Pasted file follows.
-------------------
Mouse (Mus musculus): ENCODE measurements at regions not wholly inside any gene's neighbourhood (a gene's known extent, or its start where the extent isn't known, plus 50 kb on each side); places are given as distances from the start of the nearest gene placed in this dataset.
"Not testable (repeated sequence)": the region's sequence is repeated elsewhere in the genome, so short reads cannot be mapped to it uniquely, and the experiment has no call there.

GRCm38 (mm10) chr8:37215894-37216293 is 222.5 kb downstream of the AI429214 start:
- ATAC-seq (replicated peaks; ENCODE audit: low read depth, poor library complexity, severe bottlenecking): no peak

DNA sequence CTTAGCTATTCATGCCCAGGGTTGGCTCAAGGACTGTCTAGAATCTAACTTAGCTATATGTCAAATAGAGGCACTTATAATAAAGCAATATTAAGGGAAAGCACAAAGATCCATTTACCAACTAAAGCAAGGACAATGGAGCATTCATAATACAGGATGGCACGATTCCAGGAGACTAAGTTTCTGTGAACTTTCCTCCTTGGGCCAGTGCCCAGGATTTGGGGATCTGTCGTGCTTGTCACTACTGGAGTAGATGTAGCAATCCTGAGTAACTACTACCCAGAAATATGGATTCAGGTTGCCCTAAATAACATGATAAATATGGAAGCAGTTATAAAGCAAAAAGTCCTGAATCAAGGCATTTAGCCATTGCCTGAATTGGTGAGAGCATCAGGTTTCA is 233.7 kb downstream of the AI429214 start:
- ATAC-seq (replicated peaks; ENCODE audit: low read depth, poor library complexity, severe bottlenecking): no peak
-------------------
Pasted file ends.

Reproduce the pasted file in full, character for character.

Mouse (Mus musculus): ENCODE measurements at regions not wholly inside any gene's neighbourhood (a gene's known extent, or its start where the extent isn't known, plus 50 kb on each side); places are given as distances from the start of the nearest gene placed in this dataset.
"Not testable (repeated sequence)": the region's sequence is repeated elsewhere in the genome, so short reads cannot be mapped to it uniquely, and the experiment has no call there.

GRCm38 (mm10) chr8:37215894-37216293 is 222.5 kb downstream of the AI429214 start:
- ATAC-seq (replicated peaks; ENCODE audit: low read depth, poor library complexity, severe bottlenecking): no peak

DNA sequence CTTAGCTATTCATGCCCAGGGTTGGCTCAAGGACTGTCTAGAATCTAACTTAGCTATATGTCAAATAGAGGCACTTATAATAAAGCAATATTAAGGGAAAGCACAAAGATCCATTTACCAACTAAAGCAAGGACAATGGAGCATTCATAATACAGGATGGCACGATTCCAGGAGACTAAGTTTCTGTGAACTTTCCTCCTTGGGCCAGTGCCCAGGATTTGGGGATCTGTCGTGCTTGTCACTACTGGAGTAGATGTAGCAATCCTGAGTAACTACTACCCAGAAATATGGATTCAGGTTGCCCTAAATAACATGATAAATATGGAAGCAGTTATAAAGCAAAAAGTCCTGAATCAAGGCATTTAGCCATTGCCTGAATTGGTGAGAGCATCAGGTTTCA is 233.7 kb downstream of the AI429214 start:
- ATAC-seq (replicated peaks; ENCODE audit: low read depth, poor library complexity, severe bottlenecking): no peak